Q. Do you feel by settling the lawsuit you've opened yourself up to other lawsuits from non-SMI track operators? Are you concerned about the anti-trust issue?
BRIAN FRANCE: You know, we have a history of being very aggressive in defending NASCAR's business practices. We're aggressive in this case. We'll be very aggressive in the future. Make no mistake about that. I will say that there was a solution in this case that was unique we were able to find that worked for everyone. Probably not the case in most. And the other issue about, you know, from an anti-trust standpoint, we feel very good, we're a pro-competitive business model, frankly the only one in motorsports around the world that really works for everyone: drivers, teams, tracks. All of our partners, as the sport has grown, they grow. You would be hard-pressed to make a case at the end of the day that we would not be a pro-competitive business model for everyone.
Q. Were there financial considerations for the plaintiffs in the settlement of the lawsuit?
BRIAN FRANCE: Well, I said earlier that the settlement has been filed, the entire document, in District Court in Sherman, Texas. I don't want to get into every detail of the actual settlement. That's for everybody to review to perfectly understand that. I don't want to get into every inch of the detail.
Q. Can you talk about moving two night races, Darlington and Phoenix? Once Seattle gets settled, will Phoenix lose that date?
BRIAN FRANCE: I hope no track ever loses a date. I hope they work real well and fans support each facility. I have no reason to believe that Phoenix, in prime time under the lights, won't be a big homerun. It's a popular NASCAR destination for a long time. Seattle is yet to emerge as a place that we're going to be looking at in our schedule. I can't comment on that.
Q. In Realignment 2004, a big stretch is taking it from markets where it's not currently to places that already have races. When are you going to places where there aren't races?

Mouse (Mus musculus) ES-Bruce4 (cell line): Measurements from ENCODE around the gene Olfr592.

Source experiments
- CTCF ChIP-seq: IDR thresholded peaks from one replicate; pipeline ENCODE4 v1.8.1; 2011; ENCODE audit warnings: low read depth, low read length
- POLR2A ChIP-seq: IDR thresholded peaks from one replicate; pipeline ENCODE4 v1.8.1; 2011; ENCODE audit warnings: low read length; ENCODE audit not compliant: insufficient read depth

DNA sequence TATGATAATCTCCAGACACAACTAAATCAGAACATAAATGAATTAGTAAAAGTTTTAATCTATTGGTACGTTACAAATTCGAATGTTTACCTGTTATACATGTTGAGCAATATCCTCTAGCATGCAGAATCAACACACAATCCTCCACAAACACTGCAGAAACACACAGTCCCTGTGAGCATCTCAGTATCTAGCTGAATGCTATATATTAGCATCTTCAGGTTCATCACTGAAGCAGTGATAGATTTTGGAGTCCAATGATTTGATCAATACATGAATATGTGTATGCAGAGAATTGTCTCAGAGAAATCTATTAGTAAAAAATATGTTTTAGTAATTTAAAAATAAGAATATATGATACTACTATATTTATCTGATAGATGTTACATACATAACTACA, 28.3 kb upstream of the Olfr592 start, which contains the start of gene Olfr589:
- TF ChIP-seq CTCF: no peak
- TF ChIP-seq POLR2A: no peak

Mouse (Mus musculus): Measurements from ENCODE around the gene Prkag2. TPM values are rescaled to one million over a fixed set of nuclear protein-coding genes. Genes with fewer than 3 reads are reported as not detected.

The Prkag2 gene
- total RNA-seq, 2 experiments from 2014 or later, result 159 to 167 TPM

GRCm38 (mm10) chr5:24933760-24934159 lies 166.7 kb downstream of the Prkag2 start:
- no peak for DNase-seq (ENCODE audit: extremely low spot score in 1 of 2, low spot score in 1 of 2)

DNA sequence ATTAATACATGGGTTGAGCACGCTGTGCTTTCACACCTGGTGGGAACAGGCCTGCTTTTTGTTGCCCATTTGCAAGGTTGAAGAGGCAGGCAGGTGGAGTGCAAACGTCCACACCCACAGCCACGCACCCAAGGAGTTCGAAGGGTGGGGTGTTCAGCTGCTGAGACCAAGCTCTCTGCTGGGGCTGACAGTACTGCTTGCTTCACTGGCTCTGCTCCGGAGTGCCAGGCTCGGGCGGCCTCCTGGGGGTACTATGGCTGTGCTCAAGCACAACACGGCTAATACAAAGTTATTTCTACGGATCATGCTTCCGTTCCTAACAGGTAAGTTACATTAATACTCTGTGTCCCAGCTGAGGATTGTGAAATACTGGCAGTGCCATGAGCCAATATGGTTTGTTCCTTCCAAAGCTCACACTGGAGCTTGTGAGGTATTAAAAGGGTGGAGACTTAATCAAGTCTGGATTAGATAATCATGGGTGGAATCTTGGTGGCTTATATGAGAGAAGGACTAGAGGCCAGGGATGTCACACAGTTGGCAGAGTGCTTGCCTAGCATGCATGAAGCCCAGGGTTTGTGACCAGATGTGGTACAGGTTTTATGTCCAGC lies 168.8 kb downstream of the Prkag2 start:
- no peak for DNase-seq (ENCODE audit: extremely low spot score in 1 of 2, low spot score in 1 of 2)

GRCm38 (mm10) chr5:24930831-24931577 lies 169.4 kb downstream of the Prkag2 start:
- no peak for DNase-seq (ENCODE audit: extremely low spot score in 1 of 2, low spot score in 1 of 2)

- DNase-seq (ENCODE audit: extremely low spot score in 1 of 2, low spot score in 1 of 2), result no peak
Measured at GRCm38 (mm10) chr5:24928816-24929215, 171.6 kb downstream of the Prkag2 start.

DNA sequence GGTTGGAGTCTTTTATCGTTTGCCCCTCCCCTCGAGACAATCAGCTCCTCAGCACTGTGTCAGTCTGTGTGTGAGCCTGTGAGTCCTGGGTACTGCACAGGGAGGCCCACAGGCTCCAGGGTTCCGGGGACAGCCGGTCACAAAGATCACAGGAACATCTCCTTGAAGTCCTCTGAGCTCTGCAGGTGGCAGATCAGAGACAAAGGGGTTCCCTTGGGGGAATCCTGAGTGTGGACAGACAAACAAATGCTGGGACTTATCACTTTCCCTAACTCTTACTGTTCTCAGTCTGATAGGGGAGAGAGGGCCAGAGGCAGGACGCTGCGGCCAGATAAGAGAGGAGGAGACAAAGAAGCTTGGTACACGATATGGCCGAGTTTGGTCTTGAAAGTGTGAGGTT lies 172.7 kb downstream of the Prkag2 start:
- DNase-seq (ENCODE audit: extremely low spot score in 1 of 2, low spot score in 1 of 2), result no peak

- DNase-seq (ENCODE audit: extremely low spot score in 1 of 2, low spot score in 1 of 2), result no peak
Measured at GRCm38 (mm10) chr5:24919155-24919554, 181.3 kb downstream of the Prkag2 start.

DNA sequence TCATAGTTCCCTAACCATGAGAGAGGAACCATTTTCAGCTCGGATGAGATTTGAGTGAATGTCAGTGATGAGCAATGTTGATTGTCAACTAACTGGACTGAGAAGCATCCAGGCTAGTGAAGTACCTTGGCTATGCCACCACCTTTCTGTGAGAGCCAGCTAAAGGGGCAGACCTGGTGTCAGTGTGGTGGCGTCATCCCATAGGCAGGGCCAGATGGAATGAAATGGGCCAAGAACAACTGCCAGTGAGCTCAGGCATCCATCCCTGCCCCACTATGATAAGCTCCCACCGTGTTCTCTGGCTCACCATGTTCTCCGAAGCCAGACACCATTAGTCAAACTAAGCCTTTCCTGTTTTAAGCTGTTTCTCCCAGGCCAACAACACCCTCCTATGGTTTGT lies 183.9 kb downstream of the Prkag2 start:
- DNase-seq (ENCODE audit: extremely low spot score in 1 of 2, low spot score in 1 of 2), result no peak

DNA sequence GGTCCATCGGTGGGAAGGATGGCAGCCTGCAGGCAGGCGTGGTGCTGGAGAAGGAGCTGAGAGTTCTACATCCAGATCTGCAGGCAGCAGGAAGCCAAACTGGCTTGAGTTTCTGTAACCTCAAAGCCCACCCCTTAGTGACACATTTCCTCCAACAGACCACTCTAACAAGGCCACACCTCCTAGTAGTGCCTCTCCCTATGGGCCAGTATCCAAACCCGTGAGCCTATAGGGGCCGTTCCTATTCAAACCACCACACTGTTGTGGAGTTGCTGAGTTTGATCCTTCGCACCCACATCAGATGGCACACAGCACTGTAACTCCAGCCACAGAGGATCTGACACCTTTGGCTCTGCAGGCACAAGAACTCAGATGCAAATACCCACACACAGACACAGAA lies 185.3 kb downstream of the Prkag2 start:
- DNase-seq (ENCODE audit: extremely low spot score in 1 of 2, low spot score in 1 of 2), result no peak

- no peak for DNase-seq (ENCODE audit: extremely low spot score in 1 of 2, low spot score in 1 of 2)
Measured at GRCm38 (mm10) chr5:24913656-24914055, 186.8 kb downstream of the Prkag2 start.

BRIAN FRANCE: We didn't say that. We didn't say that realignment was just for markets that we weren't at at all. As a matter of fact, we said one of the keys of realignment, we had to work within our system, we view our tracks as our partners. They're an important part, obviously, of the business model. We weren't going to act off the cuff; we were going to work hand-in-glove with our tracks. If they were interested in moving a date, the market within a system of tracks they might own or might make a connection with, that might work better, we would be interested in that. That's what we did.
Q. Two dates at Texas for '05, how long will they get two dates? You always talk about the schedule after every year, redoing the schedule. Is it a long-term agreement?
BRIAN FRANCE: All of our agreements are year to year. That allows NASCAR the unique situation of examining how events work, you know, year in, year out. That day, I'm sure the folks in Texas feel like it will work terrifically. I have no reason to believe it won't. We have year-to-year sanctions and we'll see as we go.
Q. Where does Kansas figure in? Were they close to getting a second race for next season?
BRIAN FRANCE: I can't tell you that somebody was close or far away. They obviously have their one date in the fall. They're part of the chase to the championship. They're excited about that event. It's a great market for NASCAR. But that's where they are in 2005.
Q. Is the Busch Series going to follow this change? The two Saturday night races, will Busch Series races be on Friday night?
BRIAN FRANCE: Yes. The Busch Series on those respective weekends will track the NEXTEL Cup Series. They'll make their second debut at those facilities, as well.
Q. Did ISC buy out both halves of Martinsville, the whole racetrack, or just Earl's side, or what?
BRIAN FRANCE: ISC, they will give you all the details, I don't want to get ahead of their conference, has purchased all of the Martinsville Speedway facility. I'll let them give you the details to that acquisition later on.
Q. How does the schedule change affect your television package negotiations coming up?
BRIAN FRANCE: Well, I think it makes it a lot better. But you'd have to -- I think our partners, number one, we consulted with our TV partners as we are expected to do, as we always would, to make sure they're comfortable with the direction we're going - and they are. I would tell you all these moves obviously we think help us in the long run to grow the sport.
Q. Realignment, is it still a process that will be continuing in the future beyond this? You mentioned all the races in the Southeast. Do you still consider the Southeast a saturated marked that they need to (inaudible) down the road?
BRIAN FRANCE: The realignment is going to continue. Listen, the Southeast is an important -- it's historically where we started. We're never going to forget that. We've got so many traditions, beginning this weekend, a hugely successful event here in Richmond tonight and tomorrow night, not to mention Charlotte next weekend with the All-Star race, Daytona 500. I mean, goodness gracious, we are not going to forget the Southeast, and no one should mistake that.
JIM HUNTER: We'll go to the phones now for questions, then come back for additional questions.